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We all know how to save money and pay off debt: spend less and make more. But even though we “know” what to do, it still can be hard to do – unless you have a budget.
You’ll notice that I talk a lot about budgeting on this website. I talk about budgeting for:
And so many more topics on budget. One thing you probably get from all my budget talk? Budgeting takes work. Budgeting is not a one time set it and forget it.
Now, for some people, they can set a budget and stick to it for almost the rest of their lives. For others, like me, it’s tough and it’s something that it’s easy to forget about if you’re not paying attention to it. Life has a way of getting in the way sometimes, and life events can distract you from your budget, making it easy to overspend, go in debt and get away from your savings goals.
I’m not a natural budgeter. For me, budgeting is something that I’m just going to have to stick to since I want to pay off debt and save for the future.
All this to say: don’t get down on yourself if you’re like me, and have to stick to a budget! Sticking to a budget can actually be really awesome. Until I started budgeting, I would find myself at the end of the month mad and sad I had bought things I didn’t need – and wasn’t able to save or pay off debt.
Challenge Yourself to Budget
Since I’ve been sticking to a budget, I realize that yes, sometimes I do have to say no to certain things, but I’m not sad anymore at the end of the month because I’m not overspending. Or if I overspend in one category, I don’t spend as much in the other categories.
That’s why for the rest of the year I’m going to challenge myself, and you if you want to join me, on a Crush Your Budget Challenge. This challenge means that every month for the next 11 months that we have left, I’m going to challenge myself to reducing one of the categories in my budget. Step one on saving money/paying off debt? Spend less!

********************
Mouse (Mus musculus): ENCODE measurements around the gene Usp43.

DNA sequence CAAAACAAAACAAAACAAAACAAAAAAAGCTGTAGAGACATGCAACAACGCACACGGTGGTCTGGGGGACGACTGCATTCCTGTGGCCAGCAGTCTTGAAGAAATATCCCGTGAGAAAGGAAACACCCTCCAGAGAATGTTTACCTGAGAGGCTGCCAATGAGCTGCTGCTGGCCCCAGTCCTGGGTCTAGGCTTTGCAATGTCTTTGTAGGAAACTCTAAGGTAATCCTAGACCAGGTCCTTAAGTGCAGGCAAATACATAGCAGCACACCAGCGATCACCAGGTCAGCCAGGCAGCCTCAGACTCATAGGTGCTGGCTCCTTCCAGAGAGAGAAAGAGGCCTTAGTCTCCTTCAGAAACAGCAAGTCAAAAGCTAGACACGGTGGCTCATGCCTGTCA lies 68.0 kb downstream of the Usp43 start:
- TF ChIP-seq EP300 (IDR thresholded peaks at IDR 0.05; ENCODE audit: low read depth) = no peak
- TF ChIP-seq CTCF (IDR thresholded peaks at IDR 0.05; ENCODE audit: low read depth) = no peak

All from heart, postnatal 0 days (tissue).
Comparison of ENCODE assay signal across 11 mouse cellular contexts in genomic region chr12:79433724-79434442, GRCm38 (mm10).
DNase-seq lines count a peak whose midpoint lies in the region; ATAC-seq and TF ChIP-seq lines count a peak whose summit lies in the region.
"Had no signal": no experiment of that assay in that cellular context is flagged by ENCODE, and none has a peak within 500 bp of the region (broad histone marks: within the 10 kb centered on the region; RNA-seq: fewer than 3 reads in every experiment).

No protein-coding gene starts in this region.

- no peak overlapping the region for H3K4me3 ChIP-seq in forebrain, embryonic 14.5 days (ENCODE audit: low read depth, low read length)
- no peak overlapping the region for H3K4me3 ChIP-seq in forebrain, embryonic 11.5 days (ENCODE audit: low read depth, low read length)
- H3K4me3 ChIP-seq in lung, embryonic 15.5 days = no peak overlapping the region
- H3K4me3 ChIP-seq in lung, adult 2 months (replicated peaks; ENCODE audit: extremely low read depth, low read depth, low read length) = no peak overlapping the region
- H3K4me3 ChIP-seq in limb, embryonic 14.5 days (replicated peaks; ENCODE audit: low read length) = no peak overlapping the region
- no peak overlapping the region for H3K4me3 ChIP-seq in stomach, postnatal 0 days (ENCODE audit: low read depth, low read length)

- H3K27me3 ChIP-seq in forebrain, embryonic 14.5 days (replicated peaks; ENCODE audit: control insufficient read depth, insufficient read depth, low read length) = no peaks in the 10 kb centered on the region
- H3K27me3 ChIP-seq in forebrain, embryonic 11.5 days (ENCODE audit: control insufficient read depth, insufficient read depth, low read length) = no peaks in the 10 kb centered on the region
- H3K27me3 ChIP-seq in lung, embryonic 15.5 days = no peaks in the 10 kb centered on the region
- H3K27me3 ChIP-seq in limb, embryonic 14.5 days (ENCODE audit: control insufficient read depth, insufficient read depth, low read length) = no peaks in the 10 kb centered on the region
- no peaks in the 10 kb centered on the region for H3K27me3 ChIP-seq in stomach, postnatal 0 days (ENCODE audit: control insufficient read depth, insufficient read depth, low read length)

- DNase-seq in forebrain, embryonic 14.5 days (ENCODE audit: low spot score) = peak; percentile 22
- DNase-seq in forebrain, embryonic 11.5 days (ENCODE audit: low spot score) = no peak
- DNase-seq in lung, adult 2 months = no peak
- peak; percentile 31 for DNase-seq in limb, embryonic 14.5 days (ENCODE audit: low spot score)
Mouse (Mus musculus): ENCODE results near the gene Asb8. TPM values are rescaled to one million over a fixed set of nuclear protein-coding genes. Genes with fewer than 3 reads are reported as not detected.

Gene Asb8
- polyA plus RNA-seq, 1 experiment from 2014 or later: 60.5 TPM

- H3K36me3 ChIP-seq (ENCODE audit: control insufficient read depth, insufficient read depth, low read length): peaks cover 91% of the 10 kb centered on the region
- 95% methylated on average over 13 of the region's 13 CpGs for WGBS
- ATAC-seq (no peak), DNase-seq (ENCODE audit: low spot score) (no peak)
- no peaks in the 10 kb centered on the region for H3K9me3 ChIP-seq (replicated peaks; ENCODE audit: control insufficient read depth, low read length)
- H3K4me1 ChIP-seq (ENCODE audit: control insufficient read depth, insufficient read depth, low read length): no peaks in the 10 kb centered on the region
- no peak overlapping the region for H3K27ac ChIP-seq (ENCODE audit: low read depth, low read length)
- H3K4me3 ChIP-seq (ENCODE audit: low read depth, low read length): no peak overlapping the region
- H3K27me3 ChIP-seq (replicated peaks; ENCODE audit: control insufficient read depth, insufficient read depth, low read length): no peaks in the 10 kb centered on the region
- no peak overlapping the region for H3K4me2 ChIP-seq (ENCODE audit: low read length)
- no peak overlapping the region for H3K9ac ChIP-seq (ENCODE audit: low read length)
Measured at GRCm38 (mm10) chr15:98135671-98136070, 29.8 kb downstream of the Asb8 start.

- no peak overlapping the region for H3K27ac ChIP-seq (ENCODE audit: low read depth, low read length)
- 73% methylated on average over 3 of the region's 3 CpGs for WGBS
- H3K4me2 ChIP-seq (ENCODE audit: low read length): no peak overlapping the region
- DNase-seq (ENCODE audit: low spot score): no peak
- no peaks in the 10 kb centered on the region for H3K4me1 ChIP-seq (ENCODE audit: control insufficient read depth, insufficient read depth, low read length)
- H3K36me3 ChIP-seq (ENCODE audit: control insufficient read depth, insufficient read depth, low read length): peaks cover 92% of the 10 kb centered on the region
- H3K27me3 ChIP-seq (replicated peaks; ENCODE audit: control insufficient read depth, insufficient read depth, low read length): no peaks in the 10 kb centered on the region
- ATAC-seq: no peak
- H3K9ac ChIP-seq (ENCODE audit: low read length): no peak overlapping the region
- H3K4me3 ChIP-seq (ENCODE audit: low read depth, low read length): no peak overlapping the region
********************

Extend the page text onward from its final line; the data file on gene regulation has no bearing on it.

January Budget Crushing Challenge: Groceries
In January, I talked all about how to reduce your grocery budget with meal planning. If you haven’t seen the January articles on reducing your grocery budget, you can catch them below:
Unfortunately, in January I ended up overspending my budget because my husband got sick and we ran into extra expenses (if you’ve subscribed to the newsletter, I told you all about it!)
However, this doesn’t mean that next month I’m not going to stick to my advice and work on getting my grocery budget within the budget I allotted for it.
This challenge is all about tackling one budget category each month, reducing your expenses, and moving on to an overall reduced, but healthy, budget – leaving you with more money at the end of each month!
Even if you overspend in one category, it doesn’t mean your budget is over. Just get back up the next month and commit to implementing these budget crushing strategies.
February: Gifts and Special Events
In February, the budget I’m going to try to crush is gifts and special events. Since February is Valentine’s Day, the Super Bowl, and just so happens to be my wedding anniversary, these are all very important yet potentially expensive gifts and special events. It’s also my friends birthday so I better start looking at the best laptops under 400 dollars as I know she REALLY wants a new laptop. This all has to be budgeted!